Exploring the Heel of Italy’s Boot: Lecce

Sunrise view of Chiesa di Santa Chiara from my room (lucky me!)

Sunrise view of Chiesa di Santa Chiara from my room (lucky me!)

Kate and I ended our trip to Puglia (Apulia) in the radiant city of Lecce—and what a delightful conclusion! I don’t know whether it was simply the change of pace from six days of small towns to a large city or spending more than a few hours in one place, but we loved Lecce. We wandered through streets crowded with people—mostly locals, we stepped inside many wildly ornate churches made from the local limestone, we ate delicious food, and we wandered through a lovely cemetery that was a bit off the beaten path (if you’ve read my post on Sabaudia and San Felice Circeo, you know how much I love an interesting cemetery!).

Although Lecce calls itself the Florence of the South, I don’t know why. Both cities are beautiful and lively, but they differ in almost every other way. For example, Florence boasts a tourist-based economy, Lecce’s is agrarian; Florence’s architecture is Renaissance, Lecce’s is the most fun-filled, gleeful Baroque that you’ll ever lay eyes on.

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Baroque balcony supports

And speaking of Baroque, it’s everywhere — without restraint! The facades and chapels of the churches festooned with garlands and joyful creatures tumbling over each other, the playful supports that hold up the balconies of many of the buildings, the intricately carved courtyard decorations, and the pudgy cherubs that reminded me of the Pillsbury Doughboy vied for our attention. There’s so much to see that it’s sometimes difficult to focus! It was impossible to simply walk past a church; we had to stop and study it—inside and out. All of this stone-carved joy made me feel happy, too, and I couldn’t wipe the smile off of my face.

 

DSC00666If you go to Lecce, don’t miss Basilica di Santa Croce, the apotheosis of the Lecce Baroque style. But save it for last, because the other churches, beautiful as they are, pale by comparison. You will spend at least 15 minutes trying to take in the energetic façade with its animals, vegetables, and distorted creatures, and the interior is equally fascinating, with ornate side chapel after ornate side chapel and intricately carved capitals atop the pillars. Many Baroque churches in Puglia sport beautiful but plain wooden ceilings, and Santa Croce is no exception. I guess frescoes on top of all that busy Baroque decoration would be just too much!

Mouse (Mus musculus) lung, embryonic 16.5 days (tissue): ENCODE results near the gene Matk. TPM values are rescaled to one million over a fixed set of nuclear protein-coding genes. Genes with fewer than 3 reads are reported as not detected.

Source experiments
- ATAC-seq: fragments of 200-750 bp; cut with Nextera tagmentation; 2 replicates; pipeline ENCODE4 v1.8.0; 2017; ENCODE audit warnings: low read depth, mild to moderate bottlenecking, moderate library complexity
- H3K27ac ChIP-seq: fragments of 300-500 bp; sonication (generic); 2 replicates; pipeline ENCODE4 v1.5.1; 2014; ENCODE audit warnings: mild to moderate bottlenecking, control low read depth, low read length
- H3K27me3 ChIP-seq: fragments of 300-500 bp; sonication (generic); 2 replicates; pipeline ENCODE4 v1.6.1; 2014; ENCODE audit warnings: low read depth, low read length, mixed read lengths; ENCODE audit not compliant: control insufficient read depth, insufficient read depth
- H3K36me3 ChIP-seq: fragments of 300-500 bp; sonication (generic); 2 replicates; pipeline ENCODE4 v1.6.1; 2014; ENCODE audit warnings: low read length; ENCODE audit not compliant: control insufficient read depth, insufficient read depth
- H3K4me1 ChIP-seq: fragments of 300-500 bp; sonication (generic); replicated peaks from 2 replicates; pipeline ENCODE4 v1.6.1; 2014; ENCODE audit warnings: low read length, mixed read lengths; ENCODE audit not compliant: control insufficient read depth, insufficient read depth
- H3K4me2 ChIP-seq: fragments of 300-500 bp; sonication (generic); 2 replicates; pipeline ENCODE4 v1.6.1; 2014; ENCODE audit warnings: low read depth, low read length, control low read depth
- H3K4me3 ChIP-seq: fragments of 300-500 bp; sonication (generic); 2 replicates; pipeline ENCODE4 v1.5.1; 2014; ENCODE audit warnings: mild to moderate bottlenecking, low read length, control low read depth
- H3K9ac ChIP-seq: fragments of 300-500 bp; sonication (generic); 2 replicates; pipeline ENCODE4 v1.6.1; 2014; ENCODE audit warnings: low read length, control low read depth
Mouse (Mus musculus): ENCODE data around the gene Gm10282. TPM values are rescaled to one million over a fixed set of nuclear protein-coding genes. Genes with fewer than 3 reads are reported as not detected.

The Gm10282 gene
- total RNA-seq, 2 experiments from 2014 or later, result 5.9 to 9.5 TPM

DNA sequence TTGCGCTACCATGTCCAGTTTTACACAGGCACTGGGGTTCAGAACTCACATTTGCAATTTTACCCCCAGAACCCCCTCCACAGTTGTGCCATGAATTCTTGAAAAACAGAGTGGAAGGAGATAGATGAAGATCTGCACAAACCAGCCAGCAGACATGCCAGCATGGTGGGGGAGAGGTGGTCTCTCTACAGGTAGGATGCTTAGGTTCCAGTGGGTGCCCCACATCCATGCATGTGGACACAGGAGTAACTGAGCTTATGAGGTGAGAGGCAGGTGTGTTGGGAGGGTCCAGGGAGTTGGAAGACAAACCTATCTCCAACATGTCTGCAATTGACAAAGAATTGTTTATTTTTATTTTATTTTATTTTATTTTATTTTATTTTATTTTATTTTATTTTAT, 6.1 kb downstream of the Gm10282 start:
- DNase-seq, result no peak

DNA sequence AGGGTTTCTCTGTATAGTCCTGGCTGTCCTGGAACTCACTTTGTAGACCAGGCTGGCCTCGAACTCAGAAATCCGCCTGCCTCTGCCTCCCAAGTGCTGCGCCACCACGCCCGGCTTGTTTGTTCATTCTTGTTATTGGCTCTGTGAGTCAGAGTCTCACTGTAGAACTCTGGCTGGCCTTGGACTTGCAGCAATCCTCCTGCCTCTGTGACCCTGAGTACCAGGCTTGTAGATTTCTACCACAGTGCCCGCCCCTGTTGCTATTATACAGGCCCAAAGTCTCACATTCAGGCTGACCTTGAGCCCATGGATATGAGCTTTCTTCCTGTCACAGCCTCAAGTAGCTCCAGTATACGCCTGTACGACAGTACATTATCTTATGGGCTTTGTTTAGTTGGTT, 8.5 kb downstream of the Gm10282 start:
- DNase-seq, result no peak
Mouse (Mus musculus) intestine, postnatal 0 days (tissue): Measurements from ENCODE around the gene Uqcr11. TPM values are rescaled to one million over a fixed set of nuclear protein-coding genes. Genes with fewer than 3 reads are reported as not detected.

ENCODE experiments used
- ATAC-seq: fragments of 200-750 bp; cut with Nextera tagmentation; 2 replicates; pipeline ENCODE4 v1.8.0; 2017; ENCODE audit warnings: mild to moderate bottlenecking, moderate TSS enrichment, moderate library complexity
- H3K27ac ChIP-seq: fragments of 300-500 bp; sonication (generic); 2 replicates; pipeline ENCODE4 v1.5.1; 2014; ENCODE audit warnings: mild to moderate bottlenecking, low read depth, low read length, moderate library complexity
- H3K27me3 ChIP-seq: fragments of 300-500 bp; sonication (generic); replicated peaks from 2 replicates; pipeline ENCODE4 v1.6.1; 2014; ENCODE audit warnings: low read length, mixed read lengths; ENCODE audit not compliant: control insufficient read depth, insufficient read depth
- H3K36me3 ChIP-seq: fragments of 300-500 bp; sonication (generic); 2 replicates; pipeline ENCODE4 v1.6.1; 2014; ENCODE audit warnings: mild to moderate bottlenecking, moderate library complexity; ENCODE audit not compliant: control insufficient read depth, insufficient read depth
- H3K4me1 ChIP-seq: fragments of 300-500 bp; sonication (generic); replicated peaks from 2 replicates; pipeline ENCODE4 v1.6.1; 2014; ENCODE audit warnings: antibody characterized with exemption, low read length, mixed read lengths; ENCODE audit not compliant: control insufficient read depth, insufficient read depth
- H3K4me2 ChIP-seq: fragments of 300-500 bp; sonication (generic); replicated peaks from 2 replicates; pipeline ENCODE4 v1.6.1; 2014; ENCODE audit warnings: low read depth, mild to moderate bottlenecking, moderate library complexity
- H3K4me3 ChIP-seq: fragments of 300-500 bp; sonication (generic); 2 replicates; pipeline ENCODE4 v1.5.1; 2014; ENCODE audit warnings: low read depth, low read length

Here’s my advice for Lecce. Even if you hate cities, GO! Stay for at least two nights and then walk your feet off both day and night. We stayed at the Santa Chiara Hotel, just steps away from Piazza Sant’Oronzo, and I would stay there again.

Ciao!

Other posts in this series: Matera and Basilicata, Trullo Country, Trani and Castel del Monte, Hill Towns of the Valle d’Itria, Easternmost Spot in Italy, Simple and Delicious Food

Basilica di Santa Croce - facade

Basilica di Santa Croce – facade

Basilica di Santa Croce - facade

Basilica di Santa Croce – facade

Basilica di Santa Croce - facade

Basilica di Santa Croce – facade

Basilica di Santa Croce - side chapel

Basilica di Santa Croce – side chapel

Piazza del Duomo at night (photo by K. McKenna)

Piazza del Duomo at night (photo by K. McKenna)

Duomo - façade detail

Duomo – facade detail (photo by K. McKenna)

Duomo - the gorgeous (and huge) door created for the Jubilee of 2000

Duomo – the gorgeous (and huge) door created for the Jubilee of 2000

Baroque balcony supports

Baroque balcony supports

The front of a house

The front of a house

Detail of the façade of the Chiesa di Santa Chiara

Detail of the facade of the Chiesa di Santa Chiara

Altar in the Chiesa di Santa Chiara

Altar in the Chiesa di Santa Chiara

Detail from an altar in the Chiesa di Santa Chiara

Detail from an altar in the Chiesa di Santa Chiara

Loved this street sign (Tobacco Factory Street). Lecce's snuff was so famous that Napoleon wouldn't use anything else.

Loved this street sign (Tobacco Factory Street). Lecce’s snuff was so famous that Napoleon wouldn’t use any other kind.

Remains of a Roman amphitheater (2nd century) on the main square (photo by K. McKenna)

Remains of a Roman amphitheater (2nd century) on the main square (photo by K. McKenna)

Alrat in the Chiesa di Sant’Irene

Altar in the Chiesa di Sant’Irene

Detail of an altar in Chiesa di Sant’Irene

Detail of an altar in the Chiesa di Sant’Irene

Chiesa dei Santi Niccolo e Cataldo - the cemetery is next to this church

Chiesa dei Santi Niccolo e Cataldo – the cemetery is next to this church (photo by K. McKenna)

Detail around the door of the Chiesa dei Santi Niccolo e Cataldo

Detail around the door of the Chiesa dei Santi Niccolo e Cataldo

Detail above the door to the Chiesa dei Santi Niccolo e Cataldo

Detail above the door to the Chiesa dei Santi Niccolo e Cataldo

This and the following photos are from the cemetery next to the Chiesa dei Santi Niccolo e Cataldo

This and the following photos are from the cemetery next to the Chiesa dei Santi Niccolo e Cataldo

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3 Responses to Exploring the Heel of Italy’s Boot: Lecce

  1. Christine Windheuser says:

    I’m putting Lecce

  2. misterk3 says:

    Great post, i love it!

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